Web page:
How to protect workers from the automation wave
By: RAJA KRISHNAMOORTHI
Amazon recently opened a small grocery store in Seattle that lets customers shop, and leave, without going through a checkout line. The store contains hundreds of cameras and sensors that charge your purchases to your smartphone upon leaving the store.
This may be good news for customers who can avoid the usual wait, but what does it mean for the millions of Americans who work as cashiers and grocery clerks?
The truth is that artificial intelligence, or AI, is coming to our stores and factories, if it’s not already here. An Oxford study of 702 occupations, representing the entire American labor market, found that 47 percent of jobs are at risk of replacement in the next two decades thanks to AI. Meanwhile, AI also has the potential to double economic growth rates in the same time frame.
We need to make sure that our country is poised to capture the benefits of new technology and blunt the harm to workers in affected industries.
In order to make sure that the United States stays a leader in this new field, I have introduced the AI Jobs Act. This bipartisan legislation, with five Democrats and five Republicans as original co-sponsors, requires the Department of Labor to report to Congress on both the challenges and potential benefits of the growth of artificial intelligence. We need to acquire the necessary data so we can accurately predict the potential impact of AI—both positive and negative—on the American workforce. This includes predicting where there will be job creation and augmentation, as well as the potential for worker displacement—such as cashier jobs at risk from the Amazon grocery store experiment.
In my own congressional district, which covers Chicago’s northwest and western suburbs, many industries and workers could be affected by the growth of artificial intelligence. Among the fields increasingly utilizing AI are transportation, cybersecurity and manufacturing—with significant consequences for thousands of Chicago-area workers and their families.
Unfortunately, the U.S. currently suffers from a serious lack of data to make projections about the potential impact of AI on our workforce. Our AI Jobs Act calls for the U.S. Department of Labor to assess the coming impact of AI on American workers and issue recommendations on how to respond to it. Many of the sponsors are my colleagues on the House Committee on Education & the Workforce.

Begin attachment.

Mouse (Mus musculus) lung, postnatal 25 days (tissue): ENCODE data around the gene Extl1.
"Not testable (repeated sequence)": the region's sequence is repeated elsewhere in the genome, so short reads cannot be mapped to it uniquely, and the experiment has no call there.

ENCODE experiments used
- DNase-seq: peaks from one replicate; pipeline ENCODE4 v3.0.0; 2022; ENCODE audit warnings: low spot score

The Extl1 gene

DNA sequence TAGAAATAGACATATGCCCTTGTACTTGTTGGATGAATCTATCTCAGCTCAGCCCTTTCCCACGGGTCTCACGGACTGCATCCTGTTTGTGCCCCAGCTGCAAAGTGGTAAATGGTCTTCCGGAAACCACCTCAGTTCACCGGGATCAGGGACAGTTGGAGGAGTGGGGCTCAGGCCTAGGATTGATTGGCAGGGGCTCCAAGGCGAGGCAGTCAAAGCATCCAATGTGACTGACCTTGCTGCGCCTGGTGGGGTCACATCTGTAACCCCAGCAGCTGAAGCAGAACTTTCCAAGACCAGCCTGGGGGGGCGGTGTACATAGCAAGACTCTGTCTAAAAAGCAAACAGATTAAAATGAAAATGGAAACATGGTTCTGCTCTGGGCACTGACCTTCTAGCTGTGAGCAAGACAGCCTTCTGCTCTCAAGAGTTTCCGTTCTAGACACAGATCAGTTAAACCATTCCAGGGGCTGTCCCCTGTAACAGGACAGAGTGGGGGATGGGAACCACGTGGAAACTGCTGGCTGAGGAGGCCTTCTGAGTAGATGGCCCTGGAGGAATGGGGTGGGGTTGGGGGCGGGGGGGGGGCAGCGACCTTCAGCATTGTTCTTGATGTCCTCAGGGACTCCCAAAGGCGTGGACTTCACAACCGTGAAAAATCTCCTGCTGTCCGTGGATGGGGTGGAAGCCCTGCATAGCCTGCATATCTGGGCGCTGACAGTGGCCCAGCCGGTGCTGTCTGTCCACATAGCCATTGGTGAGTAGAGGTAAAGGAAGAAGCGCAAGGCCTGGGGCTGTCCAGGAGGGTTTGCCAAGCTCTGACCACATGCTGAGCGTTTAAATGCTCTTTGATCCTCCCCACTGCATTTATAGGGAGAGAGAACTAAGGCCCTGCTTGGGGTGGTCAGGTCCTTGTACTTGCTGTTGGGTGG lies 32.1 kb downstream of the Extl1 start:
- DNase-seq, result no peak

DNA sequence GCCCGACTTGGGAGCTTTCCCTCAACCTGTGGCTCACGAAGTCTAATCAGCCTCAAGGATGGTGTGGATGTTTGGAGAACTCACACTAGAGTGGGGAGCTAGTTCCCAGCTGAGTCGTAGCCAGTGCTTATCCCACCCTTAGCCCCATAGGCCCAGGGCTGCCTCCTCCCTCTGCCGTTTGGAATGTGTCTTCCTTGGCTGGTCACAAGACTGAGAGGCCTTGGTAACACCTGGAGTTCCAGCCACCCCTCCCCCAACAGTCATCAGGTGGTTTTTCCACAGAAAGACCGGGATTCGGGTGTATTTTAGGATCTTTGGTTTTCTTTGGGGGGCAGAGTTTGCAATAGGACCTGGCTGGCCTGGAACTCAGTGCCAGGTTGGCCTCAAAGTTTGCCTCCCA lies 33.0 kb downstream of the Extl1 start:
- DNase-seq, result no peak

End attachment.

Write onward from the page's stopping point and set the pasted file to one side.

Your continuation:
Our goal is for U.S. Secretary of Labor Alex Acosta to bring business, labor and academic experts to the table to plan for future impact. Using this data, Congress can begin to prepare our constituents for the good jobs of the future through education, training and, where necessary, retraining.
Importantly, this report should be honest and transparent about which jobs are likely to become obsolete and which will require different skills and education, so we can begin immediately to help those whose jobs may disappear in the future.
Because, let’s face it: Change is coming to the workplace. In many sectors of our economy, it’s already started. We can ignore it at our peril, or we can embrace it and direct it. The development of artificial intelligence offers the chance to grow our economy and create new jobs with good pay and benefits. But we need good information to know how to manage this change and make it work for us rather than against us.
As the grocery checkout lines start to disappear, it’s past time we get started.
Raja Krishnamoorthi, a Democrat, represents the 8th Congressional District of Illinois. Before his election to Congress, he was president of technology companies in the Chicago suburbs.